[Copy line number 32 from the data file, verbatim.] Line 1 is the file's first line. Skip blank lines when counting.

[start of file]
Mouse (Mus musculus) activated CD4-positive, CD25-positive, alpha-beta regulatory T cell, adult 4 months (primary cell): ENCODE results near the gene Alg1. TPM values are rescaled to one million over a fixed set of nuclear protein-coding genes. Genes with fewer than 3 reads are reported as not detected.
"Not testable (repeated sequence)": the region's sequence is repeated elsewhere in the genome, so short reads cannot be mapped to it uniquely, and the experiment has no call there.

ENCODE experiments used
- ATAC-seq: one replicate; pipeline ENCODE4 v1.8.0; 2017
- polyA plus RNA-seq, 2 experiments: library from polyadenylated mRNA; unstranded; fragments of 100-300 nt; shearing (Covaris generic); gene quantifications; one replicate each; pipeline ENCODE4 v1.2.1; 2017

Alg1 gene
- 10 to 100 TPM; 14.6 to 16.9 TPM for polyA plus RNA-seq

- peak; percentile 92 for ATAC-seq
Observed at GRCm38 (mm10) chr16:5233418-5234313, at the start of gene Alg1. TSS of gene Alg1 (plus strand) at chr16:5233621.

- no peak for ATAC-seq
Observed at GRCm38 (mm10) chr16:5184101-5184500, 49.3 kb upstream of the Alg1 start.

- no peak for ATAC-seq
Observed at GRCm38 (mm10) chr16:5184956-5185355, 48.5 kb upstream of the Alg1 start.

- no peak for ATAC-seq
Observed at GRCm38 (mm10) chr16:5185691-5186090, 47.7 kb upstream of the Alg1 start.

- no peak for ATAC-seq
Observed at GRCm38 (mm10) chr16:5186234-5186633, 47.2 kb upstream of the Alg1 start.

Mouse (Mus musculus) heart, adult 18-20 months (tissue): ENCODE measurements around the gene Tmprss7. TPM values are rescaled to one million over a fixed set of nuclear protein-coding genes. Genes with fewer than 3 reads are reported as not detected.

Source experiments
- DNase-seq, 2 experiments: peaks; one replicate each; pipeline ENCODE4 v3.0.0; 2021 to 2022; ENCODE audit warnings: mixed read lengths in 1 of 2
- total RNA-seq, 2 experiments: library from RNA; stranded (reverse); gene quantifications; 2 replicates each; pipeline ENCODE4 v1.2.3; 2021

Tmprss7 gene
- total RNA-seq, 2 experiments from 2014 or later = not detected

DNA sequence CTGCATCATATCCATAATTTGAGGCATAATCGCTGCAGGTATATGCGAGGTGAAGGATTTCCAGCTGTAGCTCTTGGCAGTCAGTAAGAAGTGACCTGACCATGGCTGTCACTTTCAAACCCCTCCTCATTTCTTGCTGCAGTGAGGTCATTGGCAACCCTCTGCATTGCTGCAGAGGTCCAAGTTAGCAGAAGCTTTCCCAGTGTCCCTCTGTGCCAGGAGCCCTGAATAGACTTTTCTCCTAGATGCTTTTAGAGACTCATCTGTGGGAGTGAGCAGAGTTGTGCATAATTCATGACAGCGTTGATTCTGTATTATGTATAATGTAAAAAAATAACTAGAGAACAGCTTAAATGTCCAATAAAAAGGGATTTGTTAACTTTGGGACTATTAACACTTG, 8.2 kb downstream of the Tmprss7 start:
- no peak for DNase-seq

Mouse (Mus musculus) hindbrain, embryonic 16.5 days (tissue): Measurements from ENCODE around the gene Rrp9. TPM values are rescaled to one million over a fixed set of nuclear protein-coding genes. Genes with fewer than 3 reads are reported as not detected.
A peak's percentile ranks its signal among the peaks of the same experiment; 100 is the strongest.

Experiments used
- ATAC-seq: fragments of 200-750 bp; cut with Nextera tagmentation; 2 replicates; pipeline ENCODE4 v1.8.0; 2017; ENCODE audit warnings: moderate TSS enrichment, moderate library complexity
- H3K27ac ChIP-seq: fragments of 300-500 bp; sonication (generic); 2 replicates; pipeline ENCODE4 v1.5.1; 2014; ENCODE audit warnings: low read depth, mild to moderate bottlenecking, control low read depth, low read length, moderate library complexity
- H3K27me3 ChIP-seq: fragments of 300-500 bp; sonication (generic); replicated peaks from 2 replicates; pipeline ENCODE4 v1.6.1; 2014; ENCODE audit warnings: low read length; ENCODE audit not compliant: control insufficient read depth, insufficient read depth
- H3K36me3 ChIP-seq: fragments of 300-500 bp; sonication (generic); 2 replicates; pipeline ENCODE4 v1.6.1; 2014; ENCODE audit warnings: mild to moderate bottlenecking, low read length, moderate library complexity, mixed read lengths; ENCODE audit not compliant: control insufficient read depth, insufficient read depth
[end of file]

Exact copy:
- H3K36me3 ChIP-seq: fragments of 300-500 bp; sonication (generic); 2 replicates; pipeline ENCODE4 v1.6.1; 2014; ENCODE audit warnings: mild to moderate bottlenecking, low read length, moderate library complexity, mixed read lengths; ENCODE audit not compliant: control insufficient read depth, insufficient read depth